Court Allows FTC's Lawsuit Over Amazon Prime's Sign-Up And Cancellation Procedures To Continue

Frankfurt Kurnit Klein & Selz


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Last year, the Federal Trade CommissionsuedAmazon, alleging that the company violated Section 5 of the FTC Act, as well as ROSCA (the Restore Online Shoppers Confidence Act)...
United States Media, Telecoms, IT, Entertainment
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Last year, the Federal Trade CommissionsuedAmazon, alleging that the company violated Section 5 of the FTC Act, as well as ROSCA (the Restore Online Shoppers Confidence Act), by tricking consumers into subscribing to Amazon Prime (by failing to disclose the material subscription terms clearly and conspicuously), by failing to obtain consumers' informed consent before signing them up, and by failing to provide a simple mechanism for consumers to cancel their subscriptions.

Amazon moved to dismiss, arguing that it didn't violate the FTC Act or ROSCA. Amazon said that it, in fact, did properly disclose the subscription terms and had obtained proper consent from consumers. Amazon also argued that its cancellation process was simple because a reasonable user could navigate the cancellation process.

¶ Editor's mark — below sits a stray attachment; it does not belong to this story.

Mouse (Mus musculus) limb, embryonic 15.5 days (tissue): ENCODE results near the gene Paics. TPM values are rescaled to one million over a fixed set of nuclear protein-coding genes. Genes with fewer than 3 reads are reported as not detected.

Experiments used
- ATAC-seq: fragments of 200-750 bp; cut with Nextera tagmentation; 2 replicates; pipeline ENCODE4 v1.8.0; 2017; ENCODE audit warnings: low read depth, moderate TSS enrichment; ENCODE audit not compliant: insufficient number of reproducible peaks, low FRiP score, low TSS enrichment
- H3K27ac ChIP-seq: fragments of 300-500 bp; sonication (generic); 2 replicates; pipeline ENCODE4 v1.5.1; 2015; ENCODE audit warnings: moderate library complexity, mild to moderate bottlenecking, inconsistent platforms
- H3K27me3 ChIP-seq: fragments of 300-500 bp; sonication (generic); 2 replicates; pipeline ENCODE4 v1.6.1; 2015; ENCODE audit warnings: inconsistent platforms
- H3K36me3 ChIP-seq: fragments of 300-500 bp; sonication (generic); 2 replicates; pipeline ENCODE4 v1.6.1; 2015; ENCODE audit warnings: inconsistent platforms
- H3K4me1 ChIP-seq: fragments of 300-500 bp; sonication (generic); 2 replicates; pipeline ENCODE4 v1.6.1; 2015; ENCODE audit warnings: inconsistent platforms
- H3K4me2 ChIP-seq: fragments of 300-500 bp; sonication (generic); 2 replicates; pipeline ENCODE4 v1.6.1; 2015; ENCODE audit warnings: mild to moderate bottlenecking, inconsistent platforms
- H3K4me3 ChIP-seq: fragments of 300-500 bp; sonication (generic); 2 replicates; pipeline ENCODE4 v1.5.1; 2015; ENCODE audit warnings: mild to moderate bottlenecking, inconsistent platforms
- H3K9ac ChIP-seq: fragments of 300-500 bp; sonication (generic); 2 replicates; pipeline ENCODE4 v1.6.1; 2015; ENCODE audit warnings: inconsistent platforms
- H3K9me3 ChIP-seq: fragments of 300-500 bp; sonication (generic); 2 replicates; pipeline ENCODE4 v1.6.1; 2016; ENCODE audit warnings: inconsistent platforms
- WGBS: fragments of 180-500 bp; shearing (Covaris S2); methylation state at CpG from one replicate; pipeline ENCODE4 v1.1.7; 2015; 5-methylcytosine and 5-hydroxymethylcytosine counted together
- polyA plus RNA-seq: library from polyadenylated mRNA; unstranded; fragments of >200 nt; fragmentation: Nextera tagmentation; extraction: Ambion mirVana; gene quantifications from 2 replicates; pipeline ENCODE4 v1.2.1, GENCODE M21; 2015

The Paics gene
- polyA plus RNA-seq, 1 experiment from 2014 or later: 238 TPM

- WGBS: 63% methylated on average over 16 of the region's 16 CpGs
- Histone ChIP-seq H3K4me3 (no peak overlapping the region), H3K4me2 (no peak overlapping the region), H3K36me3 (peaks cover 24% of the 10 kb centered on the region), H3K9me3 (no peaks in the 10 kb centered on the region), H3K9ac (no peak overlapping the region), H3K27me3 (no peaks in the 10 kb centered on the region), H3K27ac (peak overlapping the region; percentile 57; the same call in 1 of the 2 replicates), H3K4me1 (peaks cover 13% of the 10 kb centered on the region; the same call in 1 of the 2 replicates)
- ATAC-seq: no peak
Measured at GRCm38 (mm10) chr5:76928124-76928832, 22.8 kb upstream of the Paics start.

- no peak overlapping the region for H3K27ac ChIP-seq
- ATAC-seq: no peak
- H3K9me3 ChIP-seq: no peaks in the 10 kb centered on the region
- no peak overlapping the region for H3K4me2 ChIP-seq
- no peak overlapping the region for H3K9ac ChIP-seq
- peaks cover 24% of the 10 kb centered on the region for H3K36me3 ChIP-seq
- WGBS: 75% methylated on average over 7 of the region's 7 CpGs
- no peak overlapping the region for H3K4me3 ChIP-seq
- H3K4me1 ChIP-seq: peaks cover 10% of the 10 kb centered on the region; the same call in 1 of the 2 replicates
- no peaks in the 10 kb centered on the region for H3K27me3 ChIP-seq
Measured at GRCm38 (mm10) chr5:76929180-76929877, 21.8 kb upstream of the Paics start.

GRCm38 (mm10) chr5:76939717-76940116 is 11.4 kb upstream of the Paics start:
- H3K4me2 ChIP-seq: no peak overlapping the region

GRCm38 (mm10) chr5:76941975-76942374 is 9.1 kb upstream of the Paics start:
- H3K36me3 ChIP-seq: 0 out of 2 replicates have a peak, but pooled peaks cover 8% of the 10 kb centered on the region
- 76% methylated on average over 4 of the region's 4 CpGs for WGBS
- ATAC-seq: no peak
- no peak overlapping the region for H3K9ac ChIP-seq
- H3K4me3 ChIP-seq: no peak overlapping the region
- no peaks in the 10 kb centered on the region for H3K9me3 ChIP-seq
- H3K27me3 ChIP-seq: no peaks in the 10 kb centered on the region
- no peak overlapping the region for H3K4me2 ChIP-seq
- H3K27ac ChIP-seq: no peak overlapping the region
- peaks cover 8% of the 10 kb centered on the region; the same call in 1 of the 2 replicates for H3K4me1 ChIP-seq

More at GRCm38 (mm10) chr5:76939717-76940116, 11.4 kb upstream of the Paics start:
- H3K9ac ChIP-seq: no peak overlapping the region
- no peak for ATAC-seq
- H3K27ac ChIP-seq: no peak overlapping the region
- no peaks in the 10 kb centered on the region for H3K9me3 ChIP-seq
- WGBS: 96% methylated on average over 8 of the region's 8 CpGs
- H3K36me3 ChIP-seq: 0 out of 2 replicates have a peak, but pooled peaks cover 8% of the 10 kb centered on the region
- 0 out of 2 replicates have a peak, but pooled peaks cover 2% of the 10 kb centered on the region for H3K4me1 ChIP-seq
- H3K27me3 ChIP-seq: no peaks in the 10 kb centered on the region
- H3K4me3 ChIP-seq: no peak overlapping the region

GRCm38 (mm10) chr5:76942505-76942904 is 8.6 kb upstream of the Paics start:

The court denied the motion, allowing the case to proceed. While this case is still in its early stages, there's a lot in this decision that online retailers should pay attention to – if they're hoping to stay out of the FTC's way.


Amazon Prime, of course, is Amazon's expedited free delivery service. Here's how the FTC describes its concerns with how consumers sign up for Amazon Prime and then cancel.

According to the complaint, when consumers go to make a purchase, Amazon offers consumers at least one opportunity to subscribe to Prime – such as through the use of the "Universal Prime Decision Page" (the "UPDP"). The UPDP interrupts consumers' online shopping experience, forcing consumers to make a choice at that moment whether to enroll. One example of the UPDP cited by the FTC has an orange button which says, "Get FREE Two-Day Delivery," which is also placed above a gray box which says, "Enjoy Prime FREE for 30 days." Then, to the left of those buttons is some blue, hyperlinked text which reads, "No thanks, I do not want fast, free shipping." The FTC asserts that, "The contrast between an orange 'double-stacked' button to enroll in Prime and a blue link to decline prioritizes the enrollment option over the decline option and creates a visual imbalance."

The FTC then explains that, when a consumer clicks on the orange button, the consumer is instantly enrolled in Prime without getting a chance to confirm the purchase, even if the consumer ultimately didn't place an order on Amazon. The FTC says that, in the small print below the button and the hyperlink, there's a disclaimer that discloses the monthly subscription price and the fact that the subscription continues until it is cancelled.